very thick. (2200 F. on a candy or jelly ther-
3. Take from heat at once and cover with a
tight lid. Let stand overnight. This "plumps"
4. After "plumping," reheat to simmering
(1800 F.) and pack hot into STERILE jars. Seal
5. Cooking berries in small amounts yields a
1. Prepare fruit. To 5 cups of berries, add
21/2 cups sugar. Let stand until sugar melts. Put
fruit through a sieve.
2. Place on heat and cook quickly until thick
(2200 F.). Fill STERILE jars and seal at once
with a self-sealing lid.
3. To prevent mold from forming, place jar in
a simmering water bath for 5 minutes to make
the seal perfect. Store cooled jars in a dark, cool,
SOME USES FOR STRAWBERRIES AND
As a dessert with milk or cream
In pastry shells with ice cream or heavy cream
Fresh strawberry ice cream
In fruit salads and fresh fruit cups
As a dessert with cream
As a sauce on custards, puddings and ice cream
Stirred into tapioca pudding
Tarts and on homemade ice cream
PRESERVES AND JAM:
With all breads-hot, cold and otherwise
As cake fillings
Sauce for ice cream sundaes
Filled muffins-and a hundred other ways!
2 cups sifted flour 6 tablespoons shortening
3 teaspoons baking powder % cup milk
1 teaspoon salt 2 tablespoons sugar
1. Sift together flour, baking powder, salt and
sugar. Cut in shortening and add the milk. Mix
lightly until like biscuit dough.
2. Divide into 2 parts. Roll each part 1/2 inch
3. Spread 1 part with butter and place other
part on top; or cut into individual biscuits placing
2 rounds together with butter between.
4. If preferred, 1 beaten egg may be added to
1/ cup of milk to be used in place of 2/3 cup milk.
5. Bake in a shallow pan in a 4250 oven for
6. When done, separate layers. Spread each
layer with butter and sweetened berries. Place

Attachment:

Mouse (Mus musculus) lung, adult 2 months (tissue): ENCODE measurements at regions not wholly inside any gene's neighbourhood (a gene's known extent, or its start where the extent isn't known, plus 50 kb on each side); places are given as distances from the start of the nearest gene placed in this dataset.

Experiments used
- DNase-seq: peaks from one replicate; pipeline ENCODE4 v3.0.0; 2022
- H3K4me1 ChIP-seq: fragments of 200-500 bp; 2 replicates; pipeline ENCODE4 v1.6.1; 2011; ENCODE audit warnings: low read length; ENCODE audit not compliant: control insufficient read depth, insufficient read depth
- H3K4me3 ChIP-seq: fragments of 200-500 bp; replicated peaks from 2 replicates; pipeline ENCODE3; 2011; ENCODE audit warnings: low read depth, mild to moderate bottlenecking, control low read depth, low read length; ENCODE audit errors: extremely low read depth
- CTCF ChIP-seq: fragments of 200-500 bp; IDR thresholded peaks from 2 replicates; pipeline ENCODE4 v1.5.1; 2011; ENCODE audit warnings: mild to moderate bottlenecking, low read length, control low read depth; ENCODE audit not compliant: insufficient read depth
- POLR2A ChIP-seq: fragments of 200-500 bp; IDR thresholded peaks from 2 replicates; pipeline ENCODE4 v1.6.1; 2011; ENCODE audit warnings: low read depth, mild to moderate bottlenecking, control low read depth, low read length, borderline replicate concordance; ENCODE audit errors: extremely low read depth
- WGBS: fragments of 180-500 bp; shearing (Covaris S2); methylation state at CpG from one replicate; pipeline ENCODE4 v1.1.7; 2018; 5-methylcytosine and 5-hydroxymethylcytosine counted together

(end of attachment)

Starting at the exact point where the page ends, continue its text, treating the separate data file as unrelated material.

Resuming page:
layers together, cover with remaining berries.
Serve at once with or without whipped cream.
Fill a flaky, already baked 8-inch pie crust or
tart shells with large, ripe strawberries. Make a
sauce from 1 cup small berries by crushing, sim-
mering with /2 cup sugar, and straining through
cheese cloth. You'll need about 1 cup of sweetened
juice. Thicken this with 11/ tablespoons corn-
starch. Cook until sauce is clear. Add a little
butter to give a glazed, brilliant look to the sauce.
Pour the sauce over the large berries in the pie
In this delicious fresh strawberry pie, the large
berries are uncooked so there is plenty of vitamin
C. Chill until serving time, then frost the pie
with whipped cream.
Compiled by Food and Nutrition Specialists
COOPERATIVE EXTENSION WORK IN
AGRICULTURE AND HOME ECONOMICS
(Acts of May 8 and June 30, 1914)
Agricultural Extension Service, University of Florida
Florida State University and
United States Department of Agriculture, Cooperating
M. O. Watkins, Director
The publications in this collection do
not reflect current scientific knowledge
or recommendations. These texts
represent the historic publishing
record of the Institute for Food and
Agricultural Sciences and should be
used only to trace the historic work of
the Institute and its staff. Current IFAS
research may be found on the
Electronic Data Information Source
site maintained by the Florida
Cooperative Extension Service.
Copyright 2005, Board of Trustees, University